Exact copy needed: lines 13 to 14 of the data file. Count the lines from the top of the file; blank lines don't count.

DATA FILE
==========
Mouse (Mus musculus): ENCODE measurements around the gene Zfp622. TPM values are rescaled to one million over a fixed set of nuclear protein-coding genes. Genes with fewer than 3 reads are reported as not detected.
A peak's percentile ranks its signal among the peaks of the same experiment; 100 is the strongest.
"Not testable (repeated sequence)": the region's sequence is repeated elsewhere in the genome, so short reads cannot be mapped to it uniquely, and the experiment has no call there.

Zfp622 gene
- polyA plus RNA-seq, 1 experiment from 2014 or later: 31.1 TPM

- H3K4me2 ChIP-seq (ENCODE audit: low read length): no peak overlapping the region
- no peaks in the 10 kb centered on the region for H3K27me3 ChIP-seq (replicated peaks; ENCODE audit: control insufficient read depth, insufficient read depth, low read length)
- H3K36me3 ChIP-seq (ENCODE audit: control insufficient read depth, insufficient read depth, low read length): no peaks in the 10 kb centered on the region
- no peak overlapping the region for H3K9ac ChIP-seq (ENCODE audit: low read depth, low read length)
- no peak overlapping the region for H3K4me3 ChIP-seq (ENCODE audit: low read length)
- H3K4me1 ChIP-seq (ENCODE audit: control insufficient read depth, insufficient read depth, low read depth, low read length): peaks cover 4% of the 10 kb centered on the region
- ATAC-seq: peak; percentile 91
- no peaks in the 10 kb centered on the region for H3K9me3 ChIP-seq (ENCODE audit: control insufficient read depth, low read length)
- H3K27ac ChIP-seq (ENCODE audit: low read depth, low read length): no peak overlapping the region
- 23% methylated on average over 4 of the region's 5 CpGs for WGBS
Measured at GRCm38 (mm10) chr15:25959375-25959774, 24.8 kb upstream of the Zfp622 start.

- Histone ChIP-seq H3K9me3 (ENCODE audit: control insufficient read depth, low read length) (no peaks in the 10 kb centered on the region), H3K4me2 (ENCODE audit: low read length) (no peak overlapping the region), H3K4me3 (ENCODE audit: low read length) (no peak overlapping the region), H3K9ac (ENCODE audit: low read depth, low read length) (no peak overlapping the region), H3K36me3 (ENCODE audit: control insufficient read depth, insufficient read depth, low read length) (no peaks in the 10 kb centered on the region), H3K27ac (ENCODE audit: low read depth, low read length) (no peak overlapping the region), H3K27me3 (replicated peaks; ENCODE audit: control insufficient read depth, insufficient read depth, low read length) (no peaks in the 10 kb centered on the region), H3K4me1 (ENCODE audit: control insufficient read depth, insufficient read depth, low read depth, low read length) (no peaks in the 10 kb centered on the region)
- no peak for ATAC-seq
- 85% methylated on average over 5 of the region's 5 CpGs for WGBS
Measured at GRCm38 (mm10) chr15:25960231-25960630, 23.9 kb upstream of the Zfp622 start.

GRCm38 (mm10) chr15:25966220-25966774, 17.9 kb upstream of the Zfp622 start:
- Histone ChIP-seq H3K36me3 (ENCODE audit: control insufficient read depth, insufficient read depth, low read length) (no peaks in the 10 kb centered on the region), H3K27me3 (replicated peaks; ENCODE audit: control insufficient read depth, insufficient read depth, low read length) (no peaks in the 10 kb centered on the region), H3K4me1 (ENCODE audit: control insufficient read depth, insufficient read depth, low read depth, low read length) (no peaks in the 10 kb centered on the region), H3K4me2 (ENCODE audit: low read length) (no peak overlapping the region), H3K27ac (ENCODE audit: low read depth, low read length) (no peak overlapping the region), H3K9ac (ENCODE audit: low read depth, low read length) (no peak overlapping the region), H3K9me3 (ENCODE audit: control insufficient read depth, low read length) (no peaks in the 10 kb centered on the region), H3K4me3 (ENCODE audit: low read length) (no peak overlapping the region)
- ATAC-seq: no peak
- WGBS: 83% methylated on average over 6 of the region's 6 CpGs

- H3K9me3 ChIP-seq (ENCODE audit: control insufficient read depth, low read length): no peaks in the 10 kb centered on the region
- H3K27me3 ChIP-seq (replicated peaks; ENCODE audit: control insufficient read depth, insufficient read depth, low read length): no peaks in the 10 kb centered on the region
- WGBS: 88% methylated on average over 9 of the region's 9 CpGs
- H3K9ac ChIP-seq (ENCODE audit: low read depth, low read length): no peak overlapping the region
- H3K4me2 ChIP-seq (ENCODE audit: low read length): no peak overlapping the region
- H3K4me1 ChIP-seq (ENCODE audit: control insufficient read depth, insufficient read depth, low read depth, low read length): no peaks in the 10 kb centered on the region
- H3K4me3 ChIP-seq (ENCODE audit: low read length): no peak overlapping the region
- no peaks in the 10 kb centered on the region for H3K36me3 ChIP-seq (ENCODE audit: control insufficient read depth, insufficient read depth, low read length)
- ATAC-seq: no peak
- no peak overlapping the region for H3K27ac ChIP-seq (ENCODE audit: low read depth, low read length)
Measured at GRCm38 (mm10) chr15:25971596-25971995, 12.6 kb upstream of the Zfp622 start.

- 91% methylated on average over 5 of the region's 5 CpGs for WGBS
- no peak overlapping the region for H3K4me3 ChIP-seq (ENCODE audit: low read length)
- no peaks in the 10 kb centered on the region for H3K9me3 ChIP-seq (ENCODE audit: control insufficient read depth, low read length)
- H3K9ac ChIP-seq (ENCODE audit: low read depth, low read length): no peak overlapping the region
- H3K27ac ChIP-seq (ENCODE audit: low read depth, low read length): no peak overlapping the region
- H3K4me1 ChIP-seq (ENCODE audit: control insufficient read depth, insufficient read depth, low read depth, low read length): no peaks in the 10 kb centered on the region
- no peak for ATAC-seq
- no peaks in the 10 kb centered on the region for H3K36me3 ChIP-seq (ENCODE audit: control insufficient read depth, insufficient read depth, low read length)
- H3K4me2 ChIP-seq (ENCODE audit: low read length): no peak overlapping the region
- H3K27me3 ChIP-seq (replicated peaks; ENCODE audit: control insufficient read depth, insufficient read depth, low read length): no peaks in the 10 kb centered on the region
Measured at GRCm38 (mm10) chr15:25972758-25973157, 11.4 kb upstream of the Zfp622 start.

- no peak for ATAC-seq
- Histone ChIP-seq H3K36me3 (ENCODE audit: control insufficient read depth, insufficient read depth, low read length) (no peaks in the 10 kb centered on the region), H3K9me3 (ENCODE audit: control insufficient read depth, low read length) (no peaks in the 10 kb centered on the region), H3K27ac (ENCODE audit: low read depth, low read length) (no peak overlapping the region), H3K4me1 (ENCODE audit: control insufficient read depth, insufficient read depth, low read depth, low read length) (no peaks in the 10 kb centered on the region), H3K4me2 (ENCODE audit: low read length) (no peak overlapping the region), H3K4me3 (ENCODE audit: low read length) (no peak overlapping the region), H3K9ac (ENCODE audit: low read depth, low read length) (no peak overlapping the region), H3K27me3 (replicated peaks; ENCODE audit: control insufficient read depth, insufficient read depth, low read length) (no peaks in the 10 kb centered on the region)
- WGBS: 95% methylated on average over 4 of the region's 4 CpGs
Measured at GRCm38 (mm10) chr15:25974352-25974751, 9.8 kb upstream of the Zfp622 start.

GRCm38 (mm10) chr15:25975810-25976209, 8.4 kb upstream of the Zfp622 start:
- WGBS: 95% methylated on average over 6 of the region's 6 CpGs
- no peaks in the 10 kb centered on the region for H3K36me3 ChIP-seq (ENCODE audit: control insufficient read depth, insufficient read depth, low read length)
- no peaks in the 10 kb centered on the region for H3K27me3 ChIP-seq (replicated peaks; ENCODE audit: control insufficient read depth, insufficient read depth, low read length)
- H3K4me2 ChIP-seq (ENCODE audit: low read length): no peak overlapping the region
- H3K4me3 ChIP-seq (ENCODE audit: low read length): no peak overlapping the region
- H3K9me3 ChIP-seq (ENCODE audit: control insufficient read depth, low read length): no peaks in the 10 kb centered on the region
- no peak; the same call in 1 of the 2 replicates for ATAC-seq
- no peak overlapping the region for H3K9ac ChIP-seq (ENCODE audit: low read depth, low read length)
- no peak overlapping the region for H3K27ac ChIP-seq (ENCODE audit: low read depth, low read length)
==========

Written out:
- no peaks in the 10 kb centered on the region for H3K9me3 ChIP-seq (ENCODE audit: control insufficient read depth, low read length)
- H3K27ac ChIP-seq (ENCODE audit: low read depth, low read length): no peak overlapping the region